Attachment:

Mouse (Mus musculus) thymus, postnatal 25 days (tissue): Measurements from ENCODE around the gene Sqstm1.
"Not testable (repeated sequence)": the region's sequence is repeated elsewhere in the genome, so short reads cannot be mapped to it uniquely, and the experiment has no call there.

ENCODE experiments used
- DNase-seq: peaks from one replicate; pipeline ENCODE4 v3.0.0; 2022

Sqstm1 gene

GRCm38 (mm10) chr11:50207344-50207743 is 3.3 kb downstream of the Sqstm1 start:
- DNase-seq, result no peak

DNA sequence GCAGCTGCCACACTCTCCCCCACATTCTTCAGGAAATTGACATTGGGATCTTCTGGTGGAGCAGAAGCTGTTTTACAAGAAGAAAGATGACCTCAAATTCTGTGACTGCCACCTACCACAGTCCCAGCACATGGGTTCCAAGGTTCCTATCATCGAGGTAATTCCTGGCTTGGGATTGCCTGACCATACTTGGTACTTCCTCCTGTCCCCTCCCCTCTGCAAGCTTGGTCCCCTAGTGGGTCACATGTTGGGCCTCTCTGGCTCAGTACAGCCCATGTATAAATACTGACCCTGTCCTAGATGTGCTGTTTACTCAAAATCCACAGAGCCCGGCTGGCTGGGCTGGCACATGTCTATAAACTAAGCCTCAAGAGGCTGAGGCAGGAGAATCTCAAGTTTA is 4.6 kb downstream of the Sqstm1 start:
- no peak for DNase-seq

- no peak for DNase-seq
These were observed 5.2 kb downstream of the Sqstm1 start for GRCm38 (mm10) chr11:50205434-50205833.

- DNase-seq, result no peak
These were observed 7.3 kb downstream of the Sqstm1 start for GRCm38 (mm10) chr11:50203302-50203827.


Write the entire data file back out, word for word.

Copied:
Mouse (Mus musculus) thymus, postnatal 25 days (tissue): Measurements from ENCODE around the gene Sqstm1.
"Not testable (repeated sequence)": the region's sequence is repeated elsewhere in the genome, so short reads cannot be mapped to it uniquely, and the experiment has no call there.

ENCODE experiments used
- DNase-seq: peaks from one replicate; pipeline ENCODE4 v3.0.0; 2022

Sqstm1 gene

GRCm38 (mm10) chr11:50207344-50207743 is 3.3 kb downstream of the Sqstm1 start:
- DNase-seq, result no peak

DNA sequence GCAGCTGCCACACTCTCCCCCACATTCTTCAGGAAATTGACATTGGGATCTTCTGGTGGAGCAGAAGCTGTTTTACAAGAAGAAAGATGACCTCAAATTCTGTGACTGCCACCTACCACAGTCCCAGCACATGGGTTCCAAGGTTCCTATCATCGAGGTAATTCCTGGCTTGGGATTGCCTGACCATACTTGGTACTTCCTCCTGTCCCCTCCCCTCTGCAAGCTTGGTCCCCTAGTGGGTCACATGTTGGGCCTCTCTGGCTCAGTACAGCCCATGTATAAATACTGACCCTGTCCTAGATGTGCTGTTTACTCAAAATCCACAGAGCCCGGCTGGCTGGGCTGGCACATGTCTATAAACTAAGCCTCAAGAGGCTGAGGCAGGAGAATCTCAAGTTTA is 4.6 kb downstream of the Sqstm1 start:
- no peak for DNase-seq

- no peak for DNase-seq
These were observed 5.2 kb downstream of the Sqstm1 start for GRCm38 (mm10) chr11:50205434-50205833.

- DNase-seq, result no peak
These were observed 7.3 kb downstream of the Sqstm1 start for GRCm38 (mm10) chr11:50203302-50203827.